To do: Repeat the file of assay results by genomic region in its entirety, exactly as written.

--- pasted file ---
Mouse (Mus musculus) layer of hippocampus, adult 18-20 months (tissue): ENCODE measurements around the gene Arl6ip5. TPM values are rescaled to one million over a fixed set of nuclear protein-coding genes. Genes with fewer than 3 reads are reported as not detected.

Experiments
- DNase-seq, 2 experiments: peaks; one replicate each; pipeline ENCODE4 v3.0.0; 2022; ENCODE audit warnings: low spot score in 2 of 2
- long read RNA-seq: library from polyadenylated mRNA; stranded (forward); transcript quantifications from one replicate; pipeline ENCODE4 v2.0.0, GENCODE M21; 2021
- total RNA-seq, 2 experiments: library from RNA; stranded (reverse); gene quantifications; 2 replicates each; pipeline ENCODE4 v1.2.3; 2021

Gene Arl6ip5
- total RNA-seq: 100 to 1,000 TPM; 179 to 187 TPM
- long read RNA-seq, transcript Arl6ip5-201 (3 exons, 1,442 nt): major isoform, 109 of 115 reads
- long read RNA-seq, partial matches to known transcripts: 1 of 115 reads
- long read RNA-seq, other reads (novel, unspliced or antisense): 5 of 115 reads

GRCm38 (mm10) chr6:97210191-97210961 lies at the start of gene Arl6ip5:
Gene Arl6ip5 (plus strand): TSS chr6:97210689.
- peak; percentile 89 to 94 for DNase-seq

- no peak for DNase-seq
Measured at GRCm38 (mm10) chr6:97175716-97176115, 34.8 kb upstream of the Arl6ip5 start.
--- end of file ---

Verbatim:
Mouse (Mus musculus) layer of hippocampus, adult 18-20 months (tissue): ENCODE measurements around the gene Arl6ip5. TPM values are rescaled to one million over a fixed set of nuclear protein-coding genes. Genes with fewer than 3 reads are reported as not detected.

Experiments
- DNase-seq, 2 experiments: peaks; one replicate each; pipeline ENCODE4 v3.0.0; 2022; ENCODE audit warnings: low spot score in 2 of 2
- long read RNA-seq: library from polyadenylated mRNA; stranded (forward); transcript quantifications from one replicate; pipeline ENCODE4 v2.0.0, GENCODE M21; 2021
- total RNA-seq, 2 experiments: library from RNA; stranded (reverse); gene quantifications; 2 replicates each; pipeline ENCODE4 v1.2.3; 2021

Gene Arl6ip5
- total RNA-seq: 100 to 1,000 TPM; 179 to 187 TPM
- long read RNA-seq, transcript Arl6ip5-201 (3 exons, 1,442 nt): major isoform, 109 of 115 reads
- long read RNA-seq, partial matches to known transcripts: 1 of 115 reads
- long read RNA-seq, other reads (novel, unspliced or antisense): 5 of 115 reads

GRCm38 (mm10) chr6:97210191-97210961 lies at the start of gene Arl6ip5:
Gene Arl6ip5 (plus strand): TSS chr6:97210689.
- peak; percentile 89 to 94 for DNase-seq

- no peak for DNase-seq
Measured at GRCm38 (mm10) chr6:97175716-97176115, 34.8 kb upstream of the Arl6ip5 start.